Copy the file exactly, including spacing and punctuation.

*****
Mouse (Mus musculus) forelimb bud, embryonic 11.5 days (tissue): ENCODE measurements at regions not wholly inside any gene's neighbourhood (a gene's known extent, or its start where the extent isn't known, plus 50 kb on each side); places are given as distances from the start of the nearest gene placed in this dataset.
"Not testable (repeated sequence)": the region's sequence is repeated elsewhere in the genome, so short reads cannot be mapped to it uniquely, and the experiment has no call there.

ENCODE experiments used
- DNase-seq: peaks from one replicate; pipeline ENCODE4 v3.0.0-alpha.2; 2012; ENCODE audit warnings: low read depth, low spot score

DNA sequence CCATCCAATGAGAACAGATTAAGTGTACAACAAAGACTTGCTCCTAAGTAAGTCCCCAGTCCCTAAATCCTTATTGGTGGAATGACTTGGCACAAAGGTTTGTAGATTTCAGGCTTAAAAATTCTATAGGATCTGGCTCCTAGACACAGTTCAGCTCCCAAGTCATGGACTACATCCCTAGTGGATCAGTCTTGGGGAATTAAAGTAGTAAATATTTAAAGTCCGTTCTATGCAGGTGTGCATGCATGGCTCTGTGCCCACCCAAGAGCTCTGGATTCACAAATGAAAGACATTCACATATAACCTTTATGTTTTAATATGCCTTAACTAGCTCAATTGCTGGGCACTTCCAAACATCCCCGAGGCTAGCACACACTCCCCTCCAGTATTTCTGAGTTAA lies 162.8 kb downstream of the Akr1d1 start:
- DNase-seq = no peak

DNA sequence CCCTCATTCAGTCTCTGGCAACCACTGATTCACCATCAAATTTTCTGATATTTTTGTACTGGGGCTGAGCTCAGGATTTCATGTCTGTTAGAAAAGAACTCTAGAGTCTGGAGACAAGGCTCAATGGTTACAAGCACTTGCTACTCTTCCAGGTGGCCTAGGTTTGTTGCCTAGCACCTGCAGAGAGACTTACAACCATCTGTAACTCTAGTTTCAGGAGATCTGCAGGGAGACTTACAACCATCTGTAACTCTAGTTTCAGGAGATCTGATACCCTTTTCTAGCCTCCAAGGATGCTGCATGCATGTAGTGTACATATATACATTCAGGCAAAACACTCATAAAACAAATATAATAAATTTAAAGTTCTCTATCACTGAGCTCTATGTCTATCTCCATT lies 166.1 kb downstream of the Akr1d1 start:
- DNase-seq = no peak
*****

Mouse (Mus musculus) forelimb bud, embryonic 11.5 days (tissue): ENCODE measurements at regions not wholly inside any gene's neighbourhood (a gene's known extent, or its start where the extent isn't known, plus 50 kb on each side); places are given as distances from the start of the nearest gene placed in this dataset.
"Not testable (repeated sequence)": the region's sequence is repeated elsewhere in the genome, so short reads cannot be mapped to it uniquely, and the experiment has no call there.

ENCODE experiments used
- DNase-seq: peaks from one replicate; pipeline ENCODE4 v3.0.0-alpha.2; 2012; ENCODE audit warnings: low read depth, low spot score

DNA sequence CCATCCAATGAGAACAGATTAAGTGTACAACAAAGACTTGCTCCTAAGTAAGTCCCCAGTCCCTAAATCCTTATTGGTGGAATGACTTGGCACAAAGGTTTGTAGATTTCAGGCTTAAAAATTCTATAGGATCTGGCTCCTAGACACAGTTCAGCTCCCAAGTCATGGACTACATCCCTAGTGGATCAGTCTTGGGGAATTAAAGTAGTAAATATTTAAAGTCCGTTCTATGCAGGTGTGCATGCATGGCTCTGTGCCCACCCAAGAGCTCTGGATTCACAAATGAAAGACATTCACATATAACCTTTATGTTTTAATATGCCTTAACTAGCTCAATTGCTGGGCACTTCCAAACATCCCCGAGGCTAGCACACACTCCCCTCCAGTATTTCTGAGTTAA lies 162.8 kb downstream of the Akr1d1 start:
- DNase-seq = no peak

DNA sequence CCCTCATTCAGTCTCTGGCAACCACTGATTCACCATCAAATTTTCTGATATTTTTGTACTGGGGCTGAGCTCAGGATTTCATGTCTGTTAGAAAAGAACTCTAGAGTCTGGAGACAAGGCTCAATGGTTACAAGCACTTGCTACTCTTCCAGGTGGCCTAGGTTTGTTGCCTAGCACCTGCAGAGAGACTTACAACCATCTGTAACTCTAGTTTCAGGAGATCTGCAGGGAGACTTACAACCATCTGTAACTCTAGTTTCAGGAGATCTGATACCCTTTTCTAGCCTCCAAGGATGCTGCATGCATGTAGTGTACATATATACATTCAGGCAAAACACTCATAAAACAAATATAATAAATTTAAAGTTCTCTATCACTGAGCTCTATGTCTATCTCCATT lies 166.1 kb downstream of the Akr1d1 start:
- DNase-seq = no peak